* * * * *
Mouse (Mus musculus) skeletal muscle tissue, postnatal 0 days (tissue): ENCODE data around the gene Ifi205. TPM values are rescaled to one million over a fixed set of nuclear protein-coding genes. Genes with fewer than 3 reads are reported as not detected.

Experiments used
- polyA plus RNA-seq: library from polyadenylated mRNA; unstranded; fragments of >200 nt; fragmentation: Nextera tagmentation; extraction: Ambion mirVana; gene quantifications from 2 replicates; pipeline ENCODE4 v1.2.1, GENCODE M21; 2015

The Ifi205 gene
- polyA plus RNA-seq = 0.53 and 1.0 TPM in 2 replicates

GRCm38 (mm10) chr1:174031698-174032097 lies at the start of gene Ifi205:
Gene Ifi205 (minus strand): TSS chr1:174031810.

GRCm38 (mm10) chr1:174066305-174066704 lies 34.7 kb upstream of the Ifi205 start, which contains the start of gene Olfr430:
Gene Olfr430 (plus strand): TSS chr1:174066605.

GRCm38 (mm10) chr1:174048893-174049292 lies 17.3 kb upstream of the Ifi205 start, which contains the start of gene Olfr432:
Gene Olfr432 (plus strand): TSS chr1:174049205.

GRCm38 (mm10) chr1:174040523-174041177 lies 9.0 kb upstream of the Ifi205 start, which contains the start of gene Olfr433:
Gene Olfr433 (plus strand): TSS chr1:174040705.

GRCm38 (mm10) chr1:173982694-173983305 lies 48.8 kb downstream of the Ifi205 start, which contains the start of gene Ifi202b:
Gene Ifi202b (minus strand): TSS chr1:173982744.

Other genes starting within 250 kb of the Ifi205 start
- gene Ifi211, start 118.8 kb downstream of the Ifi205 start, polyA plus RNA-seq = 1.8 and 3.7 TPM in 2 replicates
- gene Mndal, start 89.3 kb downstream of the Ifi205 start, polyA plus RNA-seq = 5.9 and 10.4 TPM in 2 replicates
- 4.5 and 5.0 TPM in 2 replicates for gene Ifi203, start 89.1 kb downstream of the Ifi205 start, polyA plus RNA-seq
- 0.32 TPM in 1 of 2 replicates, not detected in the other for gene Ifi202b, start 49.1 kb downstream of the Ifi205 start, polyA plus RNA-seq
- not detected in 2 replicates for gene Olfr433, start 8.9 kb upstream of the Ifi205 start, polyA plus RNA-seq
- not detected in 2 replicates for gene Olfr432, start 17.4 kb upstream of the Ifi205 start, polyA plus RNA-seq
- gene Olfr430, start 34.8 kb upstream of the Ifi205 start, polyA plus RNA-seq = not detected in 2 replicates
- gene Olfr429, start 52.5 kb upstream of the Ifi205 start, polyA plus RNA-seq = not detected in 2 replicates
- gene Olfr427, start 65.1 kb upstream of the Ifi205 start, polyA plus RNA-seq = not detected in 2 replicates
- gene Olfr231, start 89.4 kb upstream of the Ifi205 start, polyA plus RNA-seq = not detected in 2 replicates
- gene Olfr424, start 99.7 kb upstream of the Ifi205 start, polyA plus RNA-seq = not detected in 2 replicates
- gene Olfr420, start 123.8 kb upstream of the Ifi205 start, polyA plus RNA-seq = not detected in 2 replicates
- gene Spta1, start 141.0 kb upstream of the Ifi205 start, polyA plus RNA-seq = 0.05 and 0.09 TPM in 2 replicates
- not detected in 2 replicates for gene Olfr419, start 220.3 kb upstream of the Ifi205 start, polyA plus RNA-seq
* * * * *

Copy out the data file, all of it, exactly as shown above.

Mouse (Mus musculus) skeletal muscle tissue, postnatal 0 days (tissue): ENCODE data around the gene Ifi205. TPM values are rescaled to one million over a fixed set of nuclear protein-coding genes. Genes with fewer than 3 reads are reported as not detected.

Experiments used
- polyA plus RNA-seq: library from polyadenylated mRNA; unstranded; fragments of >200 nt; fragmentation: Nextera tagmentation; extraction: Ambion mirVana; gene quantifications from 2 replicates; pipeline ENCODE4 v1.2.1, GENCODE M21; 2015

The Ifi205 gene
- polyA plus RNA-seq = 0.53 and 1.0 TPM in 2 replicates

GRCm38 (mm10) chr1:174031698-174032097 lies at the start of gene Ifi205:
Gene Ifi205 (minus strand): TSS chr1:174031810.

GRCm38 (mm10) chr1:174066305-174066704 lies 34.7 kb upstream of the Ifi205 start, which contains the start of gene Olfr430:
Gene Olfr430 (plus strand): TSS chr1:174066605.

GRCm38 (mm10) chr1:174048893-174049292 lies 17.3 kb upstream of the Ifi205 start, which contains the start of gene Olfr432:
Gene Olfr432 (plus strand): TSS chr1:174049205.

GRCm38 (mm10) chr1:174040523-174041177 lies 9.0 kb upstream of the Ifi205 start, which contains the start of gene Olfr433:
Gene Olfr433 (plus strand): TSS chr1:174040705.

GRCm38 (mm10) chr1:173982694-173983305 lies 48.8 kb downstream of the Ifi205 start, which contains the start of gene Ifi202b:
Gene Ifi202b (minus strand): TSS chr1:173982744.

Other genes starting within 250 kb of the Ifi205 start
- gene Ifi211, start 118.8 kb downstream of the Ifi205 start, polyA plus RNA-seq = 1.8 and 3.7 TPM in 2 replicates
- gene Mndal, start 89.3 kb downstream of the Ifi205 start, polyA plus RNA-seq = 5.9 and 10.4 TPM in 2 replicates
- 4.5 and 5.0 TPM in 2 replicates for gene Ifi203, start 89.1 kb downstream of the Ifi205 start, polyA plus RNA-seq
- 0.32 TPM in 1 of 2 replicates, not detected in the other for gene Ifi202b, start 49.1 kb downstream of the Ifi205 start, polyA plus RNA-seq
- not detected in 2 replicates for gene Olfr433, start 8.9 kb upstream of the Ifi205 start, polyA plus RNA-seq
- not detected in 2 replicates for gene Olfr432, start 17.4 kb upstream of the Ifi205 start, polyA plus RNA-seq
- gene Olfr430, start 34.8 kb upstream of the Ifi205 start, polyA plus RNA-seq = not detected in 2 replicates
- gene Olfr429, start 52.5 kb upstream of the Ifi205 start, polyA plus RNA-seq = not detected in 2 replicates
- gene Olfr427, start 65.1 kb upstream of the Ifi205 start, polyA plus RNA-seq = not detected in 2 replicates
- gene Olfr231, start 89.4 kb upstream of the Ifi205 start, polyA plus RNA-seq = not detected in 2 replicates
- gene Olfr424, start 99.7 kb upstream of the Ifi205 start, polyA plus RNA-seq = not detected in 2 replicates
- gene Olfr420, start 123.8 kb upstream of the Ifi205 start, polyA plus RNA-seq = not detected in 2 replicates
- gene Spta1, start 141.0 kb upstream of the Ifi205 start, polyA plus RNA-seq = 0.05 and 0.09 TPM in 2 replicates
- not detected in 2 replicates for gene Olfr419, start 220.3 kb upstream of the Ifi205 start, polyA plus RNA-seq